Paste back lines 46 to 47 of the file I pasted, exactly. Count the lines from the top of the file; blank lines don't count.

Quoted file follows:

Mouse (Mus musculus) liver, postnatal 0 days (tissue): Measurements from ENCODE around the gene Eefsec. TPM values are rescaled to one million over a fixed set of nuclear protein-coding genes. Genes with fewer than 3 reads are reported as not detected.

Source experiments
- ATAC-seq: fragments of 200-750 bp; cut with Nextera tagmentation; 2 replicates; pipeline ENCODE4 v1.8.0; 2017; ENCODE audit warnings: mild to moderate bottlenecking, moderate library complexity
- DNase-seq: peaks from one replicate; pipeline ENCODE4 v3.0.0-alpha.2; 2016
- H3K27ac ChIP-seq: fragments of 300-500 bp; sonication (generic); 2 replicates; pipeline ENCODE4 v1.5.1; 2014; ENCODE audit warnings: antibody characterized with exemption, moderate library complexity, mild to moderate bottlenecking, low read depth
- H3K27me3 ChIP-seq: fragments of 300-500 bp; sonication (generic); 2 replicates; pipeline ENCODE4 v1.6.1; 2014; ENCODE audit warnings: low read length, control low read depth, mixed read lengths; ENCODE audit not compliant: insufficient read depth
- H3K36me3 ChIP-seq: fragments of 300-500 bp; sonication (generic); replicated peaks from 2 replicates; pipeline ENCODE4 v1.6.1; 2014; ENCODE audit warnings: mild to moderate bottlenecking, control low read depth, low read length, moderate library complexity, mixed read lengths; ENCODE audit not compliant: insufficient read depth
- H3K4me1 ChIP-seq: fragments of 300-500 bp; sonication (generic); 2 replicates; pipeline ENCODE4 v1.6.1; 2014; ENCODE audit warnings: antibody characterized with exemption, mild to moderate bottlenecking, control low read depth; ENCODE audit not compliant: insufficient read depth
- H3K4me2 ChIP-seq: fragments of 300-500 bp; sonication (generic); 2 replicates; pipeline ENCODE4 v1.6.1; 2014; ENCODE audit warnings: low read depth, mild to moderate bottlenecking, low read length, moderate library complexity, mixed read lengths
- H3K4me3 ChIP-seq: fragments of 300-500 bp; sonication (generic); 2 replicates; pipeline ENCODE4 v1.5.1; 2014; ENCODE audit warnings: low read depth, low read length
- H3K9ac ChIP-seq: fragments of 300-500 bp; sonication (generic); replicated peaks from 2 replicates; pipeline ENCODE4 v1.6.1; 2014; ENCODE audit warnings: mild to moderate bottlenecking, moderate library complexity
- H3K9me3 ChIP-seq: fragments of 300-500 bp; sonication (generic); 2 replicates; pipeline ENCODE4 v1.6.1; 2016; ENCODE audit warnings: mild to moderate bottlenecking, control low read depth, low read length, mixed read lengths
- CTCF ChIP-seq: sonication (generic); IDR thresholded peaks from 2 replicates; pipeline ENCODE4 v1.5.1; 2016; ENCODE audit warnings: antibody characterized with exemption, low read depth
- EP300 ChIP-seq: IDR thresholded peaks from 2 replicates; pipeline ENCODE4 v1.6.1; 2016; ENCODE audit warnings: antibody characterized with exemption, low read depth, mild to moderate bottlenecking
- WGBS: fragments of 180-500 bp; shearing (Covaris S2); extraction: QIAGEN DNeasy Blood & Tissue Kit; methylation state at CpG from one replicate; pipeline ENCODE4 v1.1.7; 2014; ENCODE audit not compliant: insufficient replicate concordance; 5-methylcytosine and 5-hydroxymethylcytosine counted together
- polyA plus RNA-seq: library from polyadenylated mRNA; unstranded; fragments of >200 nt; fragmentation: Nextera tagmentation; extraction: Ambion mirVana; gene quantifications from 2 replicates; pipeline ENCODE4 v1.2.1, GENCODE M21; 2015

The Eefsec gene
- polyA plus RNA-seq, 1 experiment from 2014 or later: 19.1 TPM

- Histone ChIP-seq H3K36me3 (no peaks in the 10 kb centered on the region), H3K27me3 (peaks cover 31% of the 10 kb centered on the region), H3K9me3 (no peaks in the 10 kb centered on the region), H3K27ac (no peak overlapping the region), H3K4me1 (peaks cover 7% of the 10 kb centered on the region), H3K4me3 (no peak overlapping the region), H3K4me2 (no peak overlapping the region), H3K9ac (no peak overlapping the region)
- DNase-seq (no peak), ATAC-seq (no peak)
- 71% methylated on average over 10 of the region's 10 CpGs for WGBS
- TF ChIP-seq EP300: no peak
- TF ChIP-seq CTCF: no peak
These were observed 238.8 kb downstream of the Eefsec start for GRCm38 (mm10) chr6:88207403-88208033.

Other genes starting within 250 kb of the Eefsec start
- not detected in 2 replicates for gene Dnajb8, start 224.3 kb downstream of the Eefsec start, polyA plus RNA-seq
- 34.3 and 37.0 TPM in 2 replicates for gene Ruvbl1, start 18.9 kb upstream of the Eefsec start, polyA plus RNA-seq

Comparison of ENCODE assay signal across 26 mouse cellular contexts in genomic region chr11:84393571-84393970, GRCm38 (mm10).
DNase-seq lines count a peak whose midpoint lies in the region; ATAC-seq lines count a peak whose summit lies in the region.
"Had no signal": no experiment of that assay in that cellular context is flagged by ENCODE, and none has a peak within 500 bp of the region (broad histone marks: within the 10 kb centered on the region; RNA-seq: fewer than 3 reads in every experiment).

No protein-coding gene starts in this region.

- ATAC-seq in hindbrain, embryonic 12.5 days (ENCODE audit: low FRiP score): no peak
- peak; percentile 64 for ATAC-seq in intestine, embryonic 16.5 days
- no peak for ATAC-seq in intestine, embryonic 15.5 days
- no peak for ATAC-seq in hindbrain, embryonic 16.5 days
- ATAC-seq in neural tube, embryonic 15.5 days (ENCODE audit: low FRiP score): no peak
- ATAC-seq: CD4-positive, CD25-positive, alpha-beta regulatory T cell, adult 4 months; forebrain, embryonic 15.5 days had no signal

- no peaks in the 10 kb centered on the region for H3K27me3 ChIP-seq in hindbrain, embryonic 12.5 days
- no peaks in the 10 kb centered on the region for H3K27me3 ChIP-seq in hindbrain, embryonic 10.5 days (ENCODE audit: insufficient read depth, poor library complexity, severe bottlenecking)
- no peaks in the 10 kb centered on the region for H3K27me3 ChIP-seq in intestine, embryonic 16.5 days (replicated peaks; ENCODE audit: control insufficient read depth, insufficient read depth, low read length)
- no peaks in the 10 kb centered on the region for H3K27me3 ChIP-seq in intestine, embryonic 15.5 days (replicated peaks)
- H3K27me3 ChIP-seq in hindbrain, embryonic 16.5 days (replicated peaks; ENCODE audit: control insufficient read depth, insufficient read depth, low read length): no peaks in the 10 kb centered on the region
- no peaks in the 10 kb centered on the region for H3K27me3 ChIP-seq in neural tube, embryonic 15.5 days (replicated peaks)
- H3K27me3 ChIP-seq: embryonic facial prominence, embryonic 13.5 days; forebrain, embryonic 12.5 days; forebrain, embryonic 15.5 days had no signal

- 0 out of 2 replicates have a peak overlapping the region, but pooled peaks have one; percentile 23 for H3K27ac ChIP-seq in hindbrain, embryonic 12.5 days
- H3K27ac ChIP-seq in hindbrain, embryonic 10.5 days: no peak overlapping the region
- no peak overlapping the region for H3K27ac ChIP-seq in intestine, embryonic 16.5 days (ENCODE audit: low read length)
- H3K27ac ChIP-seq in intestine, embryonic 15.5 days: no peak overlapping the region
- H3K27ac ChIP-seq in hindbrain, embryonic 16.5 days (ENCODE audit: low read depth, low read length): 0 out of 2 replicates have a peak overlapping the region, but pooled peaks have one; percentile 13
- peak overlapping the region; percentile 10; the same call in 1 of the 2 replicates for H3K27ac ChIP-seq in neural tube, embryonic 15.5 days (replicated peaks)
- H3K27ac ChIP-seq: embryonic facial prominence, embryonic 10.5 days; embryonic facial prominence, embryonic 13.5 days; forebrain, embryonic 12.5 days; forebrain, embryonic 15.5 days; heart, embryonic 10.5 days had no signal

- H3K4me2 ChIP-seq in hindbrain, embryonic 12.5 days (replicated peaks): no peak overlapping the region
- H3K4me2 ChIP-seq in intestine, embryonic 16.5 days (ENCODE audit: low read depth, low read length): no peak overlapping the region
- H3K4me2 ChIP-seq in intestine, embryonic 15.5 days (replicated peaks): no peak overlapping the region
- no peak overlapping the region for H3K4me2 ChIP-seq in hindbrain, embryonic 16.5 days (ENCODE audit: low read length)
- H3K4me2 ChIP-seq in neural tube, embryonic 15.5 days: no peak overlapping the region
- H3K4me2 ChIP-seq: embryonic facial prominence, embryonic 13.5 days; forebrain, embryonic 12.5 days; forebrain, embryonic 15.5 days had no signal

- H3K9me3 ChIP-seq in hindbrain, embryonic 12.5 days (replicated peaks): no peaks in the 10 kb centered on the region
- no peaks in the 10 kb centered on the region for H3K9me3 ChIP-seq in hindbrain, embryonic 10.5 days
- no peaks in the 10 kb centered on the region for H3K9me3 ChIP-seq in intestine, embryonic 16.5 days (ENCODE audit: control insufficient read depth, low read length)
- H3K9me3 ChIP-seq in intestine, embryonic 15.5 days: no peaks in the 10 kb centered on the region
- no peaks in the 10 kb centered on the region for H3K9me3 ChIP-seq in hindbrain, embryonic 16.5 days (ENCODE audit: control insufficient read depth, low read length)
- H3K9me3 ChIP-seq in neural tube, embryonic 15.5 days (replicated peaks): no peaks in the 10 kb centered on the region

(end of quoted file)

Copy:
- H3K27ac ChIP-seq in hindbrain, embryonic 10.5 days: no peak overlapping the region
- no peak overlapping the region for H3K27ac ChIP-seq in intestine, embryonic 16.5 days (ENCODE audit: low read length)